June 23, 2009—Financing health care is one of the most difficult policy challenges facing governments everywhere. How to ensure that all citizens have access to health services? How to sustain financing for health care that ensures high quality, choices, and nationwide coverage? How to achieve these goals in a poor country, where the government’s budget is severely constrained? Policymakers who must deal with these problems can benefit from exposure to financing arrangements for health as applied in other countries, but there are few opportunities for them to learn about them.
WBI's Program on Health Sector Reform and Sustainable Financing developed with Harvard University is an example of structured learning. The program includes content on policy levers such as financing, contracting, organization, regulation, and persuasion. WBI draws on staff from more than 23 universities and research institutions such as Harvard University, York University, McMaster University, the National University of Singapore, Semmelweis University, and the China Health Economics Network.
WBI's role in China has been to design and deliver strategic retail programs and learning materials that can be used and adapted by selected partner institutions.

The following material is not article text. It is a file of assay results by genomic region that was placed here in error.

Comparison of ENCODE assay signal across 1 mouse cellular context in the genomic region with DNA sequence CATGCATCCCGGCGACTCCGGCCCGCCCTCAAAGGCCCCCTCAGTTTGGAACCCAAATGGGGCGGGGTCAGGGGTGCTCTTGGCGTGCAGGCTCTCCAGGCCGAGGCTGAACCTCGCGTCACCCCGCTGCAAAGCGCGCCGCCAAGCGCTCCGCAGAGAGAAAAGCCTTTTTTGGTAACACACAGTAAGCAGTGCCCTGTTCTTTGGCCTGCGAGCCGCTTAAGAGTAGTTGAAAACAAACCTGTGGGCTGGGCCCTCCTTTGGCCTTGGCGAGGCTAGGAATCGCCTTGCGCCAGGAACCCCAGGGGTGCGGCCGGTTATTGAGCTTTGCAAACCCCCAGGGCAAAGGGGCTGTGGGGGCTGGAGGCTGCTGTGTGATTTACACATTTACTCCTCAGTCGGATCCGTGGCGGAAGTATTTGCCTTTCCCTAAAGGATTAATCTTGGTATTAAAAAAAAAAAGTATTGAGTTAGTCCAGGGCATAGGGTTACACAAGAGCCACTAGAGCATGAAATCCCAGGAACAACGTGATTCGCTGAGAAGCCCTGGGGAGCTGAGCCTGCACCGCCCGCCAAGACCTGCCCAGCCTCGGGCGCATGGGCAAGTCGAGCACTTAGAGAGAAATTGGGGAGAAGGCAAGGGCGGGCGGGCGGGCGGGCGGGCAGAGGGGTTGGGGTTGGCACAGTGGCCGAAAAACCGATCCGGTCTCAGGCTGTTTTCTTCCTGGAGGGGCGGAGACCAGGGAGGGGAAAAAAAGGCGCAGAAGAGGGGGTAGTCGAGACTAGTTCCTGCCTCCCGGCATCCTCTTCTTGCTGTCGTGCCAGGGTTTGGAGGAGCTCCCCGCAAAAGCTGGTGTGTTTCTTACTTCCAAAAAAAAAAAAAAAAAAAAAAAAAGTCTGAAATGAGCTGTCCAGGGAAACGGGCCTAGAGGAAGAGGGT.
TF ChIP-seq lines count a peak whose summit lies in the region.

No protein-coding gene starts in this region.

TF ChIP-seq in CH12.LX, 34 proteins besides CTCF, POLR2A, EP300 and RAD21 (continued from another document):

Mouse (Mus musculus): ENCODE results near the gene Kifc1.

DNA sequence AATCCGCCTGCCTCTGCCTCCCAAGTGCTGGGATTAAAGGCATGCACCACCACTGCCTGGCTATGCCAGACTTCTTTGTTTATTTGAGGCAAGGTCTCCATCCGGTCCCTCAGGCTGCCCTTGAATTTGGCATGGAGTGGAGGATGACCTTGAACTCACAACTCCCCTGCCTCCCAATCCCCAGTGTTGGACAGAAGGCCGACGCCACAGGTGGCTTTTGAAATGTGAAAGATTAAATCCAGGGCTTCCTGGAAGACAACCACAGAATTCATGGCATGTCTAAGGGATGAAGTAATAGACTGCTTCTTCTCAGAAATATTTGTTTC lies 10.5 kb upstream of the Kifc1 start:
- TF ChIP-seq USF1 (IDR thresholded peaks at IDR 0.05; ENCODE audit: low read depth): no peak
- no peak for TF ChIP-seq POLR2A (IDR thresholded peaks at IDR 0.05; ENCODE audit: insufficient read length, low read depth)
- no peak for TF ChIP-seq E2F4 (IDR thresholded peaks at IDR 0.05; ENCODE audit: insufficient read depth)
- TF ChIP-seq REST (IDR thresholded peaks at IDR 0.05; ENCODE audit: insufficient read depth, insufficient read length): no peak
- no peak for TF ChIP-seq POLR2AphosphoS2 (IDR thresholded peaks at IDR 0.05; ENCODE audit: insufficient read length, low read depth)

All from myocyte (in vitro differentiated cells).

The China program has nurtured the China Health Economics Network, which customizes and delivers the health flagship course. South-South learning between China and Africa is led by the International Poverty Reduction Center in China (IPRCC), an institution set up specifically for this purpose. IPRCC has been identifying those aspects of China's development experience that are most relevant for other countries.
The Program on Health Sector Reform and Sustainable Financing has reached some 18,000 policy makers, managers, implementers, and donor representatives from more than 70 partner countries, who have completed short-term training events of 1 to 3 weeks.
In a large decentralized country like China, the Global Development Learning Network (GDLN) and distance learning technologies feature prominently in the wholesaling process. For example, Western China alone has 12 provincial-level learning centers, and the network will be expanding to include 54 centers at the prefecture level.
WBI's role in China has been to design and deliver strategic retail programs and learning materials that can be used and adapted by selected partner institutions. At the same time, WBI has been delivering courses in learning design and pedagogy to build the capacity of partner institutions such as the Ministry of Finance Training Department, the Asia-Pacific Finance and Development Center, provincial administrative colleges, and others.